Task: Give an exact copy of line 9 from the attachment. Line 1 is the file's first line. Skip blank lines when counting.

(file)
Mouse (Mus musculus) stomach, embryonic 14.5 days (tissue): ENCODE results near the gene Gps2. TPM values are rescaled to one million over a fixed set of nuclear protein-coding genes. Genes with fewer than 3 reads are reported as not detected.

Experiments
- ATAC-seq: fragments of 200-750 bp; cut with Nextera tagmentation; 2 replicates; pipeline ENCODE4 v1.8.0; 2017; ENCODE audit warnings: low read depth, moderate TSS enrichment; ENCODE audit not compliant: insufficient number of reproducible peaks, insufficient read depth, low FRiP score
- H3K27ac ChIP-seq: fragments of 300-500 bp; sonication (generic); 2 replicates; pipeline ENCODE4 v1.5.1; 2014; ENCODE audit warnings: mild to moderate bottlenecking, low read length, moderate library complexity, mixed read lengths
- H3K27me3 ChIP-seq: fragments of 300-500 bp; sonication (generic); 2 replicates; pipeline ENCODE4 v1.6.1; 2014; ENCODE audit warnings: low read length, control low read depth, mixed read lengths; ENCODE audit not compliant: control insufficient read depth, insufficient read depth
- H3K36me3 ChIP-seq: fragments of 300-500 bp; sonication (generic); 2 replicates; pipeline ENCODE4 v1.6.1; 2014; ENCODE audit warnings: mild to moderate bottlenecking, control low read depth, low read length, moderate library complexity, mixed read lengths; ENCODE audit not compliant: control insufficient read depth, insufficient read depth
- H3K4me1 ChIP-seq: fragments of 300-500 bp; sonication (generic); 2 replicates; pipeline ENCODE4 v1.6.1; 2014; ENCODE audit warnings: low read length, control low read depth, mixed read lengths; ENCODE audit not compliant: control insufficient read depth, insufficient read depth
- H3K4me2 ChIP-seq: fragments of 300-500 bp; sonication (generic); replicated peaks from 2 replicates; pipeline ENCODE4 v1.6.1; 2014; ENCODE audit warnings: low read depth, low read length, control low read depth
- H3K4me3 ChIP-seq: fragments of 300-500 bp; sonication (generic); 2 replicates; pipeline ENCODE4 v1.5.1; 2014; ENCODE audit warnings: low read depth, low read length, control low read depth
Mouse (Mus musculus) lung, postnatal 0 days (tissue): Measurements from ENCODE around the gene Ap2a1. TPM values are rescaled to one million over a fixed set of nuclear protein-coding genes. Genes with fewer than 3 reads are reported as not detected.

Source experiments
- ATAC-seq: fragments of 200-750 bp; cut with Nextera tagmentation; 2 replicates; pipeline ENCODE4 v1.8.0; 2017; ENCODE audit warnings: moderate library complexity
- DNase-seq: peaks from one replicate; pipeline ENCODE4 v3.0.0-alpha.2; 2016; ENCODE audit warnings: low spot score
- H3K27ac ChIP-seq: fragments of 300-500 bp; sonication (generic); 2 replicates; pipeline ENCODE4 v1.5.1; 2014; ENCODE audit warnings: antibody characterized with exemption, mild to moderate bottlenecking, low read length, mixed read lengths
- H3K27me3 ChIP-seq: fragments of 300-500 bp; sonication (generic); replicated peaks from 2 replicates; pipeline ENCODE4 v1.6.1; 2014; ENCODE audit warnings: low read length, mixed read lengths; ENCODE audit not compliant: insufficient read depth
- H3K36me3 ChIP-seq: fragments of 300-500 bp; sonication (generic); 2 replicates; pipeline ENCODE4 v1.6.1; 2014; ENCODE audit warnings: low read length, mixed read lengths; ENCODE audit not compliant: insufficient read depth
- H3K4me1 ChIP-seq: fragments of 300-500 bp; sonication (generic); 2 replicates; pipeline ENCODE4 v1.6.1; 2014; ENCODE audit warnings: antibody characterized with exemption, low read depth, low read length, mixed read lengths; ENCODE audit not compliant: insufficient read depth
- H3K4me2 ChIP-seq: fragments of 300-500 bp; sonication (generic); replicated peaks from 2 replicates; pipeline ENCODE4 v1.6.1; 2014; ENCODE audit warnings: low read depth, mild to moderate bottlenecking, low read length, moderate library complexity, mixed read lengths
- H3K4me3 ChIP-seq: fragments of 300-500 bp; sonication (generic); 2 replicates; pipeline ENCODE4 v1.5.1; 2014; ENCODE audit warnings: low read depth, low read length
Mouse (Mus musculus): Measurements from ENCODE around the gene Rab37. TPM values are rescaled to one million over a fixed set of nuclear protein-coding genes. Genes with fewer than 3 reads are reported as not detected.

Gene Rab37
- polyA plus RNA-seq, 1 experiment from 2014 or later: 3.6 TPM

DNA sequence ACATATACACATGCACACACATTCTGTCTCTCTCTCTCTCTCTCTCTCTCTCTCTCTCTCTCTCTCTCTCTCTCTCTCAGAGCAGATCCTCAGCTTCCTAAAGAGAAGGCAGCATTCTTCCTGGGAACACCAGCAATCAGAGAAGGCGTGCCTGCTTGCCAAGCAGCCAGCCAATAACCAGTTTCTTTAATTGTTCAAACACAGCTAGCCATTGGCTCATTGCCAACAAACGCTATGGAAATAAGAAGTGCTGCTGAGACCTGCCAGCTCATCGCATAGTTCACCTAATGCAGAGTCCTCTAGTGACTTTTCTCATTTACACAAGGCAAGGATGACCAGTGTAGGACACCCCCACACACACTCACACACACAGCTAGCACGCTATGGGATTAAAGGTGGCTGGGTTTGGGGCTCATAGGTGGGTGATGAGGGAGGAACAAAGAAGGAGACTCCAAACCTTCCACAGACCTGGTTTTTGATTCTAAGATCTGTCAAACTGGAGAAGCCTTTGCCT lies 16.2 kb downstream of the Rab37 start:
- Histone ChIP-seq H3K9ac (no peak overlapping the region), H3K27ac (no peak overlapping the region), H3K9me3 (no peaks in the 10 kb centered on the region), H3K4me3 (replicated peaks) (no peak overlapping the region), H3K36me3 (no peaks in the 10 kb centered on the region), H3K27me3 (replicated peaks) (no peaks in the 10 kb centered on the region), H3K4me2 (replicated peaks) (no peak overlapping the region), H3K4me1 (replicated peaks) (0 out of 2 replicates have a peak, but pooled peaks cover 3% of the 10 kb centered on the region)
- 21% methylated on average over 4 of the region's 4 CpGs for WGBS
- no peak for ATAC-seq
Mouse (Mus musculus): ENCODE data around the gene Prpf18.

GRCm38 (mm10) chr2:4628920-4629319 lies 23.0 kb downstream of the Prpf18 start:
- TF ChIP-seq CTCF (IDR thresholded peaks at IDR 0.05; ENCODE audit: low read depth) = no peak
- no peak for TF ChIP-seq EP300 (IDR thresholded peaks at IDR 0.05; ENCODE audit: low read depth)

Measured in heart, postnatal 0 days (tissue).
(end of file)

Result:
- H3K4me3 ChIP-seq: fragments of 300-500 bp; sonication (generic); 2 replicates; pipeline ENCODE4 v1.5.1; 2014; ENCODE audit warnings: low read depth, low read length, control low read depth